There is no correlation between speaking at Chatham House by any politician and it’s direct impact on ordinary voter views, balloting or actual election results. Politicians from many countries have spoken at Chatham House, and their speeches may have been reported in the media and discussed among the public affairs commentators, however it is hard to quantify the specific impact these speeches may have had on voter views or election outcomes, at least evidence shows that since the Chatham House, political tourism, in 2015, its outplays has never impacted the two most recent general elections, nor any sub-national election in Nigeria rather the following key factors, such as the national political tendencies, the state of nation economy, insecurity, poverty and the ineffective performance of the individual politician in office, are likely to have a greater impact on voters perceptions, voting patterns and election outcomes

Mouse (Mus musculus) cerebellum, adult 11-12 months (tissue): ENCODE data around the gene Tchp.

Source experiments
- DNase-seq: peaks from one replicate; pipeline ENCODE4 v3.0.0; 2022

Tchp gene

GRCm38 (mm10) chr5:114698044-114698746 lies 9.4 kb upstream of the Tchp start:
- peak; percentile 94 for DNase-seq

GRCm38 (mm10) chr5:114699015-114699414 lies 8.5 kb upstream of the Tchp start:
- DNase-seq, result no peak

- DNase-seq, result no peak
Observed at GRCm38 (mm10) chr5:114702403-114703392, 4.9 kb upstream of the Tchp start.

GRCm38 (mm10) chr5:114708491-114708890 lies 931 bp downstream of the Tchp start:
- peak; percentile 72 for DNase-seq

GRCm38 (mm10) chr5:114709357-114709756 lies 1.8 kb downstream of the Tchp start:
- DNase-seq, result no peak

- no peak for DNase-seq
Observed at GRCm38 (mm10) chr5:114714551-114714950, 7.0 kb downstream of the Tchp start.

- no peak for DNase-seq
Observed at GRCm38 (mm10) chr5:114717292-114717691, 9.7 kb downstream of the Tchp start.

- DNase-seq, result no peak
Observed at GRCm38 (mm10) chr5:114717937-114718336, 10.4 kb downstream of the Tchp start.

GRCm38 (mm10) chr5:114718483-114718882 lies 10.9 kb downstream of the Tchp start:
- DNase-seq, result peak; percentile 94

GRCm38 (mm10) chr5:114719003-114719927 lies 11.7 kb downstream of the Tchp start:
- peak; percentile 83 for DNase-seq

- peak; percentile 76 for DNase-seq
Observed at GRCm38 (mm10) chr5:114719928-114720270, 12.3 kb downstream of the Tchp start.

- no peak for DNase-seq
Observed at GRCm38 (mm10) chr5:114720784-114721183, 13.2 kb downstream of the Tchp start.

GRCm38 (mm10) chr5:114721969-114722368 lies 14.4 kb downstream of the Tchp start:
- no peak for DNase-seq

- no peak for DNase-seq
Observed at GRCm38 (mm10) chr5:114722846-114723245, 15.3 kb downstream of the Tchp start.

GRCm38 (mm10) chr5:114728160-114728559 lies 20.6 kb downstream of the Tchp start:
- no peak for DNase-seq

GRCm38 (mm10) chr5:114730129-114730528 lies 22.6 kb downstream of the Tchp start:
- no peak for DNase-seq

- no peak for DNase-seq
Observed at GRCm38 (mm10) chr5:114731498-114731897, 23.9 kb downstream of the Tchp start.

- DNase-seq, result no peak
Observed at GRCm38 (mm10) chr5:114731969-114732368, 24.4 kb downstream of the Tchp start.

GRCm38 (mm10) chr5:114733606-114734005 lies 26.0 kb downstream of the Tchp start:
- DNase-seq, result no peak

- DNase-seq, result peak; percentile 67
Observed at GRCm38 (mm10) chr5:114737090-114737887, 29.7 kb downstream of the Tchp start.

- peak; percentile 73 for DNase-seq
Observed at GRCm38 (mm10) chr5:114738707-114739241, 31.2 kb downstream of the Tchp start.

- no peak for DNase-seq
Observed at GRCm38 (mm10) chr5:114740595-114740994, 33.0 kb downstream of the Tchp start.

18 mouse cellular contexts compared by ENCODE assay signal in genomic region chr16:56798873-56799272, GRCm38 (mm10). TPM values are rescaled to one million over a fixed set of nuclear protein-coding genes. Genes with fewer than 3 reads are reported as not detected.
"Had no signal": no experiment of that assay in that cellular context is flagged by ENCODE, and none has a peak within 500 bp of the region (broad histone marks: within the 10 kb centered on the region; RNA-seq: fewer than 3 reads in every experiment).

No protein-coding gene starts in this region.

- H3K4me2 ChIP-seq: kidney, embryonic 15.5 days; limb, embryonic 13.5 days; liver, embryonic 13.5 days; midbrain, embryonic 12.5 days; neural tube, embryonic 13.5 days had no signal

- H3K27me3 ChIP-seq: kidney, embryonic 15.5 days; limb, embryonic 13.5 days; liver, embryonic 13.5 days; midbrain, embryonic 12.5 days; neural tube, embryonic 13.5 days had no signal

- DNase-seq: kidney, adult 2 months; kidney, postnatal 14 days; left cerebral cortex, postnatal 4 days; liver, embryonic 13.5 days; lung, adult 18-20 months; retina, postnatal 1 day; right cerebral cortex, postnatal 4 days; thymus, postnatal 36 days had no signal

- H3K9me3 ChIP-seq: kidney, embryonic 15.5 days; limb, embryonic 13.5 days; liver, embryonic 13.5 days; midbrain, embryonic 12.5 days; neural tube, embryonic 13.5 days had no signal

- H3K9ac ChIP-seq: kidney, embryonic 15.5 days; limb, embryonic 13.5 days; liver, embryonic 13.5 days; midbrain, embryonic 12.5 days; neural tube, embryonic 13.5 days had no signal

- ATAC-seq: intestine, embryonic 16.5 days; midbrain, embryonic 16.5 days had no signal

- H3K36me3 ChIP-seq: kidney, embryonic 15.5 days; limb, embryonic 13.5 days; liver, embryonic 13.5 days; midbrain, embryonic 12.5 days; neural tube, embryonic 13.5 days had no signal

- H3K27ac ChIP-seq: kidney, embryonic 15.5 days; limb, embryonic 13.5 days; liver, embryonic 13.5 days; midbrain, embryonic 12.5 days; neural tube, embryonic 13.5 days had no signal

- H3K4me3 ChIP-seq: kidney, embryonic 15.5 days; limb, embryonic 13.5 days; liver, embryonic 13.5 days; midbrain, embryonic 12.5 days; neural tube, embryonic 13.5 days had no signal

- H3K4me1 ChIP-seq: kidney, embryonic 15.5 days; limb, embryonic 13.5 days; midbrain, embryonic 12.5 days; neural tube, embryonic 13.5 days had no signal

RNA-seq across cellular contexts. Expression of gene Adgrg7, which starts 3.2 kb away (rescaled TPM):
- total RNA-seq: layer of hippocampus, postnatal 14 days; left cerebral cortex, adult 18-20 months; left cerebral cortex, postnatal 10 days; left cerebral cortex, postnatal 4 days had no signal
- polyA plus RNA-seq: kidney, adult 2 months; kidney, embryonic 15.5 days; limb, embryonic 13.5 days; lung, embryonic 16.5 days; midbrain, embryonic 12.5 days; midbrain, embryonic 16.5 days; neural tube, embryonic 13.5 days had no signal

In variably with the most recent pilgrimage of Nigerian politicians and public officials to London in a space of one month, it’s possible that Chatham House has become a destination for Nigerian politicians seeking to give public speeches on an international platform, as the institution is well-known for hosting discourse on international affairs and politics, and it may be seen as a prestigious platform for Nigerian politicians to share their views and perspectives on a global stage. However, it is important to note the tourism aspect of such visits to London, as mentioned earlier here, if each politician have arrived into the UK with a delegation of five people, at an average of £10,000.00 per person, that is around £60,000.00, this includes cost of flights, accommodation, hospitality and travel allowances, so in all this rush to London, between December and January 2023, the UK business and would have made over £500,000 in revenue from as many Nigerians that flew into London to be at Chatham House or use the opportunity to meet with any of this political personalities on one-2-one. Does this not classify the whole thing as a political tourism?